Health is a complicated matter in that it is both a general concept but health is also about each and every moment and choice. The trick of health, I believe, is to make healthy choices the majority of the time. I look at it like a bank account. If you put money consistently in, your bank account can cover a week when you overspend. Conversely if you withdraw consistently and rarely put in, there eventually won’t be any money when you need it. I think our bodies are like that. If we put good food in most of the time, exercise regularly most of the time, drink alcohol in moderation most of the time, than in the moments when we make unhealthy choices, our bodies will recover more quickly. Every healthy person gets tired at some point of choosing the healthier option, every healthy person needs a break every once in a while. I think the real marker of health in those moments is acceptance of our choices.
I believe that a large part of health is accepting our choices, whatever they may be. Acceptance is very important for lots of different reasons but most importantly for the process of learning. We must acknowledge that we, ourselves, have made choices so that with that responsibility we can own our option to make a different choice in the future. Health is a process of learning. We are not born making healthy choices. As children, we are self-focused, impulsive, self-gratifying, grandiose. We must learn through life’s lessons to be thoughtful, patient, empathetic, and courageous – the qualities I believe it takes to be healthy. Maturity brings the opportunity for health because growing up entails accepting one’s self and one’s choices.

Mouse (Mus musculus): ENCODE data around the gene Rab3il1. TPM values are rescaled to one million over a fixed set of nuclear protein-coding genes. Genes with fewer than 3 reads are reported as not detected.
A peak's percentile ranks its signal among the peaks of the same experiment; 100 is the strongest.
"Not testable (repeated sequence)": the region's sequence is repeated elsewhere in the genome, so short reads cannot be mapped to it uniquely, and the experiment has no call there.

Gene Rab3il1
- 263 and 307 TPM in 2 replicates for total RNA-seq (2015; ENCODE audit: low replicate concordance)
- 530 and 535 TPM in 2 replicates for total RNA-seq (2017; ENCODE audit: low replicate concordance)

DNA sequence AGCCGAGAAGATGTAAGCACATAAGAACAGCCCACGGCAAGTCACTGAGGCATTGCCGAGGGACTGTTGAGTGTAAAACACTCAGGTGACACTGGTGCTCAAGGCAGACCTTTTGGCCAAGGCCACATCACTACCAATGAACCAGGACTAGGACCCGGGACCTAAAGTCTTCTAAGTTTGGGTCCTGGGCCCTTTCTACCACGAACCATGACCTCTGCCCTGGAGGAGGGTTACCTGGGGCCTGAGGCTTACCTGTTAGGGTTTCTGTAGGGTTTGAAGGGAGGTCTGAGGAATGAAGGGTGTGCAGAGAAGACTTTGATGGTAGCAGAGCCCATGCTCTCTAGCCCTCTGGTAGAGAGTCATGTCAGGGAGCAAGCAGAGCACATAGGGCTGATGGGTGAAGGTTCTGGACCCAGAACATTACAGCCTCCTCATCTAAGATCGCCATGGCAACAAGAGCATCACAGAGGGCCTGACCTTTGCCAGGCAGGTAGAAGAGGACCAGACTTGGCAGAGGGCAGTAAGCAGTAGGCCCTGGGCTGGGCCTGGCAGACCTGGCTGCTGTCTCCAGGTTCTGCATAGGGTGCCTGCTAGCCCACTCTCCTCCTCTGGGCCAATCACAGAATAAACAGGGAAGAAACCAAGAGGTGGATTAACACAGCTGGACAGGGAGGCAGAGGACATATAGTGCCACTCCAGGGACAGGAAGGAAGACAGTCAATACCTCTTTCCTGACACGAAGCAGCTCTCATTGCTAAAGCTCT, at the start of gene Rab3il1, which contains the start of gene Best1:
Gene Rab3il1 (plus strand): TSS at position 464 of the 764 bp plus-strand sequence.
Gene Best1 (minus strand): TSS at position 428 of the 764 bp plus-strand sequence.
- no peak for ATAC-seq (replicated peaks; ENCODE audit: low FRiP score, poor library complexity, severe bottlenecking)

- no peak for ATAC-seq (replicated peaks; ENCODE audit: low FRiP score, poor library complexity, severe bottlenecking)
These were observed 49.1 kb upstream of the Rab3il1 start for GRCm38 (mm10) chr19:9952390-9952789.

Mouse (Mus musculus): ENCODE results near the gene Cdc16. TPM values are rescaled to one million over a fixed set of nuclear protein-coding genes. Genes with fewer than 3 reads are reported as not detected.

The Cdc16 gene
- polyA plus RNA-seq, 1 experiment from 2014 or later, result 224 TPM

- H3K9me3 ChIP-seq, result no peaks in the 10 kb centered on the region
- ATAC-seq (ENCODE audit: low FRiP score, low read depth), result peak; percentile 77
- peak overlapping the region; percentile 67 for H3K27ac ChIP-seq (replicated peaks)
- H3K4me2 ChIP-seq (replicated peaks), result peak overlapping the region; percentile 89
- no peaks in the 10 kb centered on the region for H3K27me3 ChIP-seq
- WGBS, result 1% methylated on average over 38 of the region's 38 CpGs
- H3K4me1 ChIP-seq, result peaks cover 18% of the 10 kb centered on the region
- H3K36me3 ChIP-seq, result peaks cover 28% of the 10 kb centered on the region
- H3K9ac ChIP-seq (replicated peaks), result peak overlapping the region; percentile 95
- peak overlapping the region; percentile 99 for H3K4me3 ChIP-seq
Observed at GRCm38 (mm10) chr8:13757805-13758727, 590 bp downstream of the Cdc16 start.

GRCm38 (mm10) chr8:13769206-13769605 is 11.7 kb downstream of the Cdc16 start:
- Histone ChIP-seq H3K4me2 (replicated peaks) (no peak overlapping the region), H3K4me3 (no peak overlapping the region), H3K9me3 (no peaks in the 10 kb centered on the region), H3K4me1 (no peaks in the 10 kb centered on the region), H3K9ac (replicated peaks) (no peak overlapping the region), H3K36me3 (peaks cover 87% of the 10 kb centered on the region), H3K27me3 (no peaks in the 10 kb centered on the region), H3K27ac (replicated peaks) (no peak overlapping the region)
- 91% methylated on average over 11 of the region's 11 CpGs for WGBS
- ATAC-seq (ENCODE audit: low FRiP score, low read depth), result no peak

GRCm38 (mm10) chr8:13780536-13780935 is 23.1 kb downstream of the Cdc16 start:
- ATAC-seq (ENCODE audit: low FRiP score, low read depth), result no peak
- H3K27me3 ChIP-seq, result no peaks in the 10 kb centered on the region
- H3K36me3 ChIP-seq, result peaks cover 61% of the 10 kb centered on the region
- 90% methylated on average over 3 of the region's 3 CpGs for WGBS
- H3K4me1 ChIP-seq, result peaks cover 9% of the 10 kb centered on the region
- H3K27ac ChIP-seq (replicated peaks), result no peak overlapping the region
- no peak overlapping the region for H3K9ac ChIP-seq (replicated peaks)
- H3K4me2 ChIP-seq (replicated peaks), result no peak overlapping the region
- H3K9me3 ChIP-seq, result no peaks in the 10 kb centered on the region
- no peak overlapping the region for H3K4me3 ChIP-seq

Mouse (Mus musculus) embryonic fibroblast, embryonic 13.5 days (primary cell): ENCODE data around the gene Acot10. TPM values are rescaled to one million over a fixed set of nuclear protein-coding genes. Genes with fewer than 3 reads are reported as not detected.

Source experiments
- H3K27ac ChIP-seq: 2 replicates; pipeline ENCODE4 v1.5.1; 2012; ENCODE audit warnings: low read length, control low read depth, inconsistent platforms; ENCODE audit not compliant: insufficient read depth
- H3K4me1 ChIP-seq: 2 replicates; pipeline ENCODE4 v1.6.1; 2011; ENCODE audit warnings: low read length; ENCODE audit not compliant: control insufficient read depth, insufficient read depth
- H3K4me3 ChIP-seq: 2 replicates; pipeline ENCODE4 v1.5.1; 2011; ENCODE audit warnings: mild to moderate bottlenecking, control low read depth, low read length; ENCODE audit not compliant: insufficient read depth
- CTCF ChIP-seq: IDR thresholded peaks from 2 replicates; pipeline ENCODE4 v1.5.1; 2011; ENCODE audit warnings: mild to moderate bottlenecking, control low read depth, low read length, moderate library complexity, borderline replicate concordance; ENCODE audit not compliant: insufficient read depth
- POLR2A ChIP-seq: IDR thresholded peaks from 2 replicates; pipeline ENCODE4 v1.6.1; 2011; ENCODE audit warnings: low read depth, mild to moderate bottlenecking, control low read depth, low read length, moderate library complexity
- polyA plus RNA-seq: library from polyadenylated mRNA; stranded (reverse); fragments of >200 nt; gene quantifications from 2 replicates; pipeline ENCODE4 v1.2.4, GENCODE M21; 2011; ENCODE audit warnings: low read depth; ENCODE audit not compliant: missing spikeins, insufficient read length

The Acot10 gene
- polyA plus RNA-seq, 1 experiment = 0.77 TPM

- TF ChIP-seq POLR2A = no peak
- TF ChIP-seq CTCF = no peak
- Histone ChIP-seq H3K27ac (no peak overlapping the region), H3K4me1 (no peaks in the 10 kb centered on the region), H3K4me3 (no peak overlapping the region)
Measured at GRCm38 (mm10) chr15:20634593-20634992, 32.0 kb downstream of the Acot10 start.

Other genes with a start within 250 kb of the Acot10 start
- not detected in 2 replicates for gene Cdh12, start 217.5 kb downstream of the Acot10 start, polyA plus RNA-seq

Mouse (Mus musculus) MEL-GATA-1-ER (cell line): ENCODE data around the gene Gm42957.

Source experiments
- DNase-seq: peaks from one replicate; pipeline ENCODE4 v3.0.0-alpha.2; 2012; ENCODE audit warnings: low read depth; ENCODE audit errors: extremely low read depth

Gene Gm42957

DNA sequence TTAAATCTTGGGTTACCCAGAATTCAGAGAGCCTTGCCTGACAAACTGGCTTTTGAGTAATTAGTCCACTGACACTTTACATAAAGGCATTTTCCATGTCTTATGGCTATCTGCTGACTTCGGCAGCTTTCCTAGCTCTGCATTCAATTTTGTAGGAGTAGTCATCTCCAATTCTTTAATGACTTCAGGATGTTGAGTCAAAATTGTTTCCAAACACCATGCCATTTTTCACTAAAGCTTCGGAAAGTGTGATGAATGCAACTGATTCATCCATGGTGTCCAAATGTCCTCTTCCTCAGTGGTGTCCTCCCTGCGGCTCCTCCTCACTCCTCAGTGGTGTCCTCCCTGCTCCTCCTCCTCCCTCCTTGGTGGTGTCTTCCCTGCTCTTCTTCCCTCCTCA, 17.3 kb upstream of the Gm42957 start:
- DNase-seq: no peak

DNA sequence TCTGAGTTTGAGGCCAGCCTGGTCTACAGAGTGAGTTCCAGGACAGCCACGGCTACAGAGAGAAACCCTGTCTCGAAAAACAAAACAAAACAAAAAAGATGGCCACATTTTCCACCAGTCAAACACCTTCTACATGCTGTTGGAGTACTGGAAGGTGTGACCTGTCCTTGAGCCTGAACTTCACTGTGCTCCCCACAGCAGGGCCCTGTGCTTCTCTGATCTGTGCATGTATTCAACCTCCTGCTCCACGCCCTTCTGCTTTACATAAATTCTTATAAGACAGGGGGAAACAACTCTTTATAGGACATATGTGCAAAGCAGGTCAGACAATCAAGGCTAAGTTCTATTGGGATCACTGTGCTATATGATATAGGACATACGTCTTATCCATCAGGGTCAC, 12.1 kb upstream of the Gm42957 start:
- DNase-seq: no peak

It is very difficult to take full responsibility for our choices. It feels easier, less painful and more comfortable to blame someone else for our choices. Taking full ownership of our unhealthy choices is challenging because it involves hard feelings like disappointment, shame, frustration, and feelings of failure. But we must learn to do just exactly that, to take responsibility for our choices so that we can learn what prompted us, what triggered us, basically why we made that unhealthy choice. When we blame others for our unhealthy choices, we lose the opportunity to examine our decision making process and therefore we lose our power to do something different the next time.